PARIS — France loved him for his indefatigable, pioneering spirit, the first man to climb an 8,000-meter Himalayan peak despite losing all his fingers and toes to frostbite, a man who later went on to scale the heights of French politics.
Six decades after his 1950 Annapurna climb made Maurice Herzog a household name, the famed French mountaineer died Friday at age 93.
The Elysee Presidential Palace said he died in France but gave no further details. He had lived just outside of Paris.
A photograph of Mr. Herzog waving a French tricolor atop the 26,545-foot peak in Nepal captured a seminal moment before the grueling descent, during which subzero conditions led to the amputation of all his fingers and toes.
‘‘The marks of the ordeal are apparent on my body,’’ he said.
Although the 1953 ascent of Mount Everest by Edmund Hillary and Tenzing Norgay somewhat eclipsed Mr. Herzog’s achievement, Annapurna was not scaled again for some 20 years. Although Everest is the highest mountain in the world, Annapurna was said to be the most dangerous.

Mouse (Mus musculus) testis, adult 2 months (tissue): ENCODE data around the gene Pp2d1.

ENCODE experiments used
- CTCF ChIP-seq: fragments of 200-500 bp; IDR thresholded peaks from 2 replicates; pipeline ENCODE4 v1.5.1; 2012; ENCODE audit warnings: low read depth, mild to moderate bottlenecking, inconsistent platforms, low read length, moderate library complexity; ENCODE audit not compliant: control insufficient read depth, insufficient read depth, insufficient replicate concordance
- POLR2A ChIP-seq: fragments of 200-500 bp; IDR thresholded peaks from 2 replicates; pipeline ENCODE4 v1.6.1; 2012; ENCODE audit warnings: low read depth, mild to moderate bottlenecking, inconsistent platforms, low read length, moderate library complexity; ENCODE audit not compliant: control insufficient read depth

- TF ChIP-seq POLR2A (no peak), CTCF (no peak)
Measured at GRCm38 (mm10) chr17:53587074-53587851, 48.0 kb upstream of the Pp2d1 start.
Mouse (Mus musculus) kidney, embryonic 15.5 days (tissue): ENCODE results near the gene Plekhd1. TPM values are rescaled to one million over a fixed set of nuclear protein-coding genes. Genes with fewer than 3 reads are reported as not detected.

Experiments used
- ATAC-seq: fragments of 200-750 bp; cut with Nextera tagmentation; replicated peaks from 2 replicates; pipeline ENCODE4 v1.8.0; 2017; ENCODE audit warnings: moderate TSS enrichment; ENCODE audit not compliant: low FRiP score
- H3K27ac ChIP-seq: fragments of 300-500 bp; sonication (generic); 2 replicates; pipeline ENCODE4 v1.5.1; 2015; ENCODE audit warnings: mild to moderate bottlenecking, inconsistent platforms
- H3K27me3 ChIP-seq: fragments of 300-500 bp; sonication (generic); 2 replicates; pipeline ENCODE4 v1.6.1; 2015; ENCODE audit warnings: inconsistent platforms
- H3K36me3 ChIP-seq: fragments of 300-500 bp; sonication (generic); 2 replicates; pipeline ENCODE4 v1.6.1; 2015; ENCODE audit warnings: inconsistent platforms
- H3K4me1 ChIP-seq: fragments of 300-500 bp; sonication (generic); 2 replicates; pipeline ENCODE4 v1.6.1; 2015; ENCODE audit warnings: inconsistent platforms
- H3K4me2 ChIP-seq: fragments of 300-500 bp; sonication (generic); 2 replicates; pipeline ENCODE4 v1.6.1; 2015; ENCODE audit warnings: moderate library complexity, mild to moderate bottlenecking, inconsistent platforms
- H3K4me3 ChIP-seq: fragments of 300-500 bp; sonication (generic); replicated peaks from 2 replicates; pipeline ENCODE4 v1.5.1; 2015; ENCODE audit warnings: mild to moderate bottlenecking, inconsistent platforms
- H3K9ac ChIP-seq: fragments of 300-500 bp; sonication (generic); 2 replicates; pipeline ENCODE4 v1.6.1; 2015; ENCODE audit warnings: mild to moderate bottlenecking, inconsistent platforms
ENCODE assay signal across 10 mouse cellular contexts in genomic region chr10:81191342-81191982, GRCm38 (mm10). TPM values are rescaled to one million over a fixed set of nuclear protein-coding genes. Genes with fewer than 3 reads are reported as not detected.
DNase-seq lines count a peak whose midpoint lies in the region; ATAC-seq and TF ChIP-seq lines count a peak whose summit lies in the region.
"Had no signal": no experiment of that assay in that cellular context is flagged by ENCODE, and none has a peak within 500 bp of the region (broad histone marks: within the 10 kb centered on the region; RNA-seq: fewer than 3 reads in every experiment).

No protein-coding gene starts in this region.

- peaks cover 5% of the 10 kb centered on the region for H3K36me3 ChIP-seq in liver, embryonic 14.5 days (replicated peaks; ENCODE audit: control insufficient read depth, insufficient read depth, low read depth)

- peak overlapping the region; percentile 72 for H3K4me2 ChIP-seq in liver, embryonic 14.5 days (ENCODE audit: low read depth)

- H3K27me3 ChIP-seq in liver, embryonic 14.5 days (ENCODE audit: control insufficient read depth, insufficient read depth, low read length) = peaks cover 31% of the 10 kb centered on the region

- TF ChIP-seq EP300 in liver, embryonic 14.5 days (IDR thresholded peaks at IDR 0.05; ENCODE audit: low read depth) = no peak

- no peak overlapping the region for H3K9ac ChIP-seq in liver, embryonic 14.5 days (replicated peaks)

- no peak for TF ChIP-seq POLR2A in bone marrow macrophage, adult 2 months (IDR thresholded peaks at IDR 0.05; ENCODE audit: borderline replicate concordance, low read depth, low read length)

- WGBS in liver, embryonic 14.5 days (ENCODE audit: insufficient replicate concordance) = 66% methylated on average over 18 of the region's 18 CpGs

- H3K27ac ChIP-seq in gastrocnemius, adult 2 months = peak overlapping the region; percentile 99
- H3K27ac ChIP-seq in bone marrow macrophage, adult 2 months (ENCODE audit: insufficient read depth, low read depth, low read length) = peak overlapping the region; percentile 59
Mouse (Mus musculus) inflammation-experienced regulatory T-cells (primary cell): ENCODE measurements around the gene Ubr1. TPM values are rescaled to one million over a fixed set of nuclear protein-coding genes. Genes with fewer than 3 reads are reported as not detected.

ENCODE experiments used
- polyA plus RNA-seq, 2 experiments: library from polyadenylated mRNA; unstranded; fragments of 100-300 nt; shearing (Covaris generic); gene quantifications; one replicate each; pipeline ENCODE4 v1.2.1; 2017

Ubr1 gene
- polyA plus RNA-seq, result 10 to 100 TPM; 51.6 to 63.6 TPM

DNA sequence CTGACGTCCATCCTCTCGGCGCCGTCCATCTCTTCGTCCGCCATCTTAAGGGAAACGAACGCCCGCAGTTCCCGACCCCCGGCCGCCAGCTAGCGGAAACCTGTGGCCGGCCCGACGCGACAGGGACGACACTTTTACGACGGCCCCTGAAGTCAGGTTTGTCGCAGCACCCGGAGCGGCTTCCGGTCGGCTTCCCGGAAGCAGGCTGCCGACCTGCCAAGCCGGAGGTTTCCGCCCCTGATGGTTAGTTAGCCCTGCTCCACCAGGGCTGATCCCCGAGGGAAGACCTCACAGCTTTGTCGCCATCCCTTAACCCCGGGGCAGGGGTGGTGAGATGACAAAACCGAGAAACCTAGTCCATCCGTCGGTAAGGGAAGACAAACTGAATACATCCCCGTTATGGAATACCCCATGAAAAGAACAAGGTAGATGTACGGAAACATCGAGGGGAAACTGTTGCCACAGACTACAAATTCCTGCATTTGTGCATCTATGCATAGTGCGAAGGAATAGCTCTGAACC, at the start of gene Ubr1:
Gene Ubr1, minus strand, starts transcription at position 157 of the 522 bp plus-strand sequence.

His book about the epic expedition, ‘‘Annapurna: The First Conquest of an 8,000- Meter Peak,’’ was called ‘‘the most influential mountaineering book of all time’’ by National Geographic Adventure and made Sports Illustrated’s list of the top 100 sports books of all time. It has sold millions of copies — the International Olympic Committee said more than 20 million — and has been translated into dozens of languages.
‘‘In overstepping our limitations, in touching the extreme boundaries of man’s world, we have come to know something of its true splendor,’’ Mr. Herzog said in thebook.
Mr. Herzog was ‘‘a great figure of the mountains, Haute Savoie, and France,’’ said Sophie Dion, a deputy in Parliament from Mr. Herzog’s much-loved home region in the Alps.
Mr. Herzog was decorated with the Grand Cross in France’s Legion of Honor last year, the highest civilian honor.
Annapurna is ranked the 10th highest peak in the world and has been described as the ‘‘world’s deadliest peak.’’ Up to 2009, 60 climbers had died on Annapurna, according to climbing statistics website 8000ers.com, for a fatality rate of around 40 percent.
Mr. Herzog parlayed his post-Annapurna fame into a career in French politics, first as a minister for sport under President Charles de Gaulle and later as a national lawmaker and longtime mayor of Chamonix, a famous mountaineering town in the French Alps.
He also helped France obtain the 1992 Winter Olympics for Albertville.
There was no immediate information on survivors.